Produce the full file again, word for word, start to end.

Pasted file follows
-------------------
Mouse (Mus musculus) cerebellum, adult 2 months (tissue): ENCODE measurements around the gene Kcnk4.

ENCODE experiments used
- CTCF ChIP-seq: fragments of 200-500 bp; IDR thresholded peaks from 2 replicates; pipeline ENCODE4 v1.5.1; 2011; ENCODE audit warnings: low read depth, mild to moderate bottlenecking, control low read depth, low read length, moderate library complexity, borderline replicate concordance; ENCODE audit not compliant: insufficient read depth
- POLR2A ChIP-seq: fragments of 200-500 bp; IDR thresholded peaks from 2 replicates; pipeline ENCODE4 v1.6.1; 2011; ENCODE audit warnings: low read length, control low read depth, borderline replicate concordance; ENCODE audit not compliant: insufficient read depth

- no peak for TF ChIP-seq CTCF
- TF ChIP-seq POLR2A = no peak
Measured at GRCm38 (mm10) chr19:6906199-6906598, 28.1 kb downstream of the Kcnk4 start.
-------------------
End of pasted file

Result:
Mouse (Mus musculus) cerebellum, adult 2 months (tissue): ENCODE measurements around the gene Kcnk4.

ENCODE experiments used
- CTCF ChIP-seq: fragments of 200-500 bp; IDR thresholded peaks from 2 replicates; pipeline ENCODE4 v1.5.1; 2011; ENCODE audit warnings: low read depth, mild to moderate bottlenecking, control low read depth, low read length, moderate library complexity, borderline replicate concordance; ENCODE audit not compliant: insufficient read depth
- POLR2A ChIP-seq: fragments of 200-500 bp; IDR thresholded peaks from 2 replicates; pipeline ENCODE4 v1.6.1; 2011; ENCODE audit warnings: low read length, control low read depth, borderline replicate concordance; ENCODE audit not compliant: insufficient read depth

- no peak for TF ChIP-seq CTCF
- TF ChIP-seq POLR2A = no peak
Measured at GRCm38 (mm10) chr19:6906199-6906598, 28.1 kb downstream of the Kcnk4 start.